by Jenna Kretzmann
Pippa Ehrlich is the co-writer, editor, and director of My Octopus Teacher (2020), South Africa’s first original Netflix documentary which went on to win an Academy Award for Best Documentary Feature in 2021.
Ehrlich graduated with a BJourn in 2009, specialising in television, and then began her career as a researcher and production assistant at Flying Fish productions. Here she helped produce several award-winning investigative television pieces for Carte Blanche.
Following this, Ehrlich freelanced, taught English in Thailand, and worked as a conservation journalist and media co-ordinator for the Save Our Seas Foundation. Her work specialised in the field of marine science and conservation, with a particular interest in the intersection between people and the natural world.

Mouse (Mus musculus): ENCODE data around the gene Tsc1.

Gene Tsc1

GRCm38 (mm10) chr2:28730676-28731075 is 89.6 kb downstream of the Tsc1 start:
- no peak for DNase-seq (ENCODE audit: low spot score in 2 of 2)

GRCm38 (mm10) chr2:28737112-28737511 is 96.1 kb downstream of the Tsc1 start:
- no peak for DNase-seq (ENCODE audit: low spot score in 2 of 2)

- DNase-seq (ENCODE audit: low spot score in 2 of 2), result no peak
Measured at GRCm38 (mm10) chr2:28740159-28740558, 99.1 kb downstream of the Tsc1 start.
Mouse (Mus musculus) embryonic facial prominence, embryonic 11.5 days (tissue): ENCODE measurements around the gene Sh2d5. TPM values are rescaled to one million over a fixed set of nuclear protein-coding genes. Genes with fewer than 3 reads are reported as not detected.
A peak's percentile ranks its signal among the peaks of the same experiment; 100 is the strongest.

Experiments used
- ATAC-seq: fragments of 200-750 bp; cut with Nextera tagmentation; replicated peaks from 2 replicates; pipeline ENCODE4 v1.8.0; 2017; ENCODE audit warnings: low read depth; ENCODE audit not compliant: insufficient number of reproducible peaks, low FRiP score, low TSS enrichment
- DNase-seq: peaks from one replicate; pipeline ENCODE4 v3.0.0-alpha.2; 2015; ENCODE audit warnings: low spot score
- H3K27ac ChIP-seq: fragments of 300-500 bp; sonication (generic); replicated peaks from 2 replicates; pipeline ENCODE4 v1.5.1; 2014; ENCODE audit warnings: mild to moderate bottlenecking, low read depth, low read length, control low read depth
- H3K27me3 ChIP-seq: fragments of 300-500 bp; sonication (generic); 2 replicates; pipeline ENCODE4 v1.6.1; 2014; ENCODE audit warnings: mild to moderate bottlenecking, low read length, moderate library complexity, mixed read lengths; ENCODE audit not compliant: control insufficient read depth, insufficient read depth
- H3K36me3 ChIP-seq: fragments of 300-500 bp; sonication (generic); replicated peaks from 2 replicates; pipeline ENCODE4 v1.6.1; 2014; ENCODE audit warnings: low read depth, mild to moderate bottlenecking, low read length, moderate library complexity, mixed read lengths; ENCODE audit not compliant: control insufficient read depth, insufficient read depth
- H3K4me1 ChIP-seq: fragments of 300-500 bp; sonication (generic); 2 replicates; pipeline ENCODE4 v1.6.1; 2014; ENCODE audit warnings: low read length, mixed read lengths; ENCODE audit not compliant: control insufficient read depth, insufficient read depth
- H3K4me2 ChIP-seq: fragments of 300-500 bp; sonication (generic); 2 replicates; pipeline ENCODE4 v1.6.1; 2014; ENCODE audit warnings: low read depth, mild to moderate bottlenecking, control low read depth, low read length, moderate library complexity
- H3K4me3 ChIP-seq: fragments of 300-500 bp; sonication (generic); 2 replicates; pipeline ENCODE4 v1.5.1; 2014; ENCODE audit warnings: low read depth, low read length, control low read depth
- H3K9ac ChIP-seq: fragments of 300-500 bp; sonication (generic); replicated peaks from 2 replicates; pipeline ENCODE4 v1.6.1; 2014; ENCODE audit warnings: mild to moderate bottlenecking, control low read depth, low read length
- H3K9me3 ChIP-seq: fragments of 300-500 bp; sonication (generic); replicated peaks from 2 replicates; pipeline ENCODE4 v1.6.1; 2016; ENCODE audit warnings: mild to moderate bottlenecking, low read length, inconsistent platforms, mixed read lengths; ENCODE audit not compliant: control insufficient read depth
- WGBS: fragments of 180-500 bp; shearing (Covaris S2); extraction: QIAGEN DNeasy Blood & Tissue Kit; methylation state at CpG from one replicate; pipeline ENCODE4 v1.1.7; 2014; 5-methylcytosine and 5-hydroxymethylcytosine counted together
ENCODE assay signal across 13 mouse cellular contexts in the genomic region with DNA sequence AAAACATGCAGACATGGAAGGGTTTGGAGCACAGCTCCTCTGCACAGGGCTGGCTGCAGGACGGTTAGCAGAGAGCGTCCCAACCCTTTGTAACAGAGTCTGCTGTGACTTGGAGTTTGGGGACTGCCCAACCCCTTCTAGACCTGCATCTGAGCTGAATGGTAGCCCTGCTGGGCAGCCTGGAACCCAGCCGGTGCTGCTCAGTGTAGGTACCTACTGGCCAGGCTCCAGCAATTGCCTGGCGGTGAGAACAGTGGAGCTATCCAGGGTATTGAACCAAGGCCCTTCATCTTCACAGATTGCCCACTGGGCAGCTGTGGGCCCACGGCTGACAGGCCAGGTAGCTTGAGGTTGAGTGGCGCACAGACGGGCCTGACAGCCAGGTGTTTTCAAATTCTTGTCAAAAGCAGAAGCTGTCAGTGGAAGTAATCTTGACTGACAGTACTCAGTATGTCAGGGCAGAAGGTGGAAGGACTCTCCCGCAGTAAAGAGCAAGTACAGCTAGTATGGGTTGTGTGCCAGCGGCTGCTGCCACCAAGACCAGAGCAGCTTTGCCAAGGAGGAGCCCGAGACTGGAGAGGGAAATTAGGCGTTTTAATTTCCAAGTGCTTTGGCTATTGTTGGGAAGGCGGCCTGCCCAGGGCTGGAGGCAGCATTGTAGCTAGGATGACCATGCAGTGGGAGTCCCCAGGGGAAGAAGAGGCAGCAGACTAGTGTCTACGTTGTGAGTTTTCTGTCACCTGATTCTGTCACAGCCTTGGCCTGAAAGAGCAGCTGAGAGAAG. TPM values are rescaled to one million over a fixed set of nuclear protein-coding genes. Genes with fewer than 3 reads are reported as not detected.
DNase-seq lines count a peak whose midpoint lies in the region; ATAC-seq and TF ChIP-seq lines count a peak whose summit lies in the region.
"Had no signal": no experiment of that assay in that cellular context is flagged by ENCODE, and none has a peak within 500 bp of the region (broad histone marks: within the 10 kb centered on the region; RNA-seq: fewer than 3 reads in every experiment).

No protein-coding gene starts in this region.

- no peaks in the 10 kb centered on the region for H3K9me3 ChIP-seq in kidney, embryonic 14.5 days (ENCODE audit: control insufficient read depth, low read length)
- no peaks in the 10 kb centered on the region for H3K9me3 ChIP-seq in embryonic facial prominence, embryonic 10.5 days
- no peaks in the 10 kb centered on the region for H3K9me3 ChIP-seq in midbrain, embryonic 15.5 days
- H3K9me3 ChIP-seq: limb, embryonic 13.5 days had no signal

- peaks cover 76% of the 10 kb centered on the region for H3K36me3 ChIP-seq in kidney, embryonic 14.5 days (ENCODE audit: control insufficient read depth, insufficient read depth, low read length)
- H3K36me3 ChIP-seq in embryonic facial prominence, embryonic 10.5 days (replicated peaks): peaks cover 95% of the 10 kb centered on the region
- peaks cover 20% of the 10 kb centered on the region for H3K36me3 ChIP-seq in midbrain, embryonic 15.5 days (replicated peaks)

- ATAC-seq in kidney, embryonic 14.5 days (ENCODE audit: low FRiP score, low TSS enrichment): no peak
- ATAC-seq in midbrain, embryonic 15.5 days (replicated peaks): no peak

Since 2017, she has produced ground-breaking work for the Sea Change Project, a community of scientists, storytellers, journalists and filmmakers who are dedicated to protecting South Africa’s marine environment. It is here that Pippa spearheaded My Octopus Teacher. In addition to the Octopus Oscar, her work has been recognised via myriad prestigious awards and nominations including, a British Academy Film Award (Bafta) for Best Documentary, and an American Cinema Editors Award for Best Edited Documentary.
Ehrlich continues to explore the underwater forests off the coast of Cape Town and works tirelessly for the conservation of our oceans as editor of Sea Change: Primal Joy and the Art of Underwater Tracking, she is involved in yet another project that has attracted the attention of celebrities, conservationists and scientists, and has already received multiple international awards. This book charts a re-discovery of seaforest life with text and photographs of luscious beauty.
For her trailblazing work in making documentaries and for her commitment to ocean conservation as a South African environmental journalist, we honour Pippa Ehrlich as a JMS50 Alumni Award winner.